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Dublin judge rejects concert alcohol ban

Attendees at Longitude Festival and The Stones Roses' and Kodaline's Marlay Park shows will be able to imbibe freely after a residents' appeal fails

By Jon Chapple on 03 Jun 2016

Longitude Festival 2015, Hozier, Marlay Park, Dublin

Longitude Festival 2015: not a teetotaller convention


image © Longitude Festival/MCD Productions

An Irish judge has rejected calls for alcohol to banned at a number of high-profile summer concerts.

Twenty-five residents of south Dublin suburb Rathfarnham objected to a request for an alcohol licence by Events Bars and Catering for three MCD-promoted events in Marlay Park, citing alleged underage drinking, public urination and antisocial behaviour at previous concerts in the 300-acre park.

Michael Coghlan of Dublin District Court denied their objection, telling one resident that he must have known that Longitude Festival and concerts by The Stone Roses and Kodaline would not be a “teetotaller convention”, and that to consider a ban there would have to be specific incidents of alcohol-related criminal damage in the past or evidence of inadequate policing.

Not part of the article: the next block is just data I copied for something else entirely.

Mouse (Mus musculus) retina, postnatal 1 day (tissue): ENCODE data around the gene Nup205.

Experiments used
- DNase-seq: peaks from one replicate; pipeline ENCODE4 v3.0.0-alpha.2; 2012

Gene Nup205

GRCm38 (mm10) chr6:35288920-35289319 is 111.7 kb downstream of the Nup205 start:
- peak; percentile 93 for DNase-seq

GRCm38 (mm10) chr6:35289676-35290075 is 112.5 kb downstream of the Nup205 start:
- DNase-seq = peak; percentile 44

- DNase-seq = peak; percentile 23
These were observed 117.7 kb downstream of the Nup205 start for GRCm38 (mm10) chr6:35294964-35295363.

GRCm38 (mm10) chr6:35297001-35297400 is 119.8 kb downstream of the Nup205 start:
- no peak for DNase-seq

Judge Coghlan told the court: “I was interested to hear if there was a prevalence of public-order breaches, antisocial behaviour or violent incidents and the sergeant [Michael Phelan, who is co-ordinating the policing of the events] suggests that on the Richter scale things it was well down [at previous concerts].”

Judge Coghlan of denied their objection, telling one resident that he must have known that the shows would not be a “teetotaller convention”

The objectors provided the court with a list of complaints, and five Rathfarnham residents gave evidence, some fearing a repeat of the trouble that broke out during a Swedish House Mafia concert in Dublin’s Phoenix Park in 2012, when nine people were stabbed in a series of seemingly random, unprovoked attacks.

One, Niall O’Reilly, from Broadford, said his main concert is that for each show around 40,000 people will arrive in an area where the local population is less than 15,000.

Sergeant Phelan said there would be more gardai (police) on duty than at any previous Marlay Park concerts – 190 for the Stones Roses and Kodaline concerts and 180 for Longitude – and assured residents that “lessons have been learned from any problems previously experienced” at the venue.

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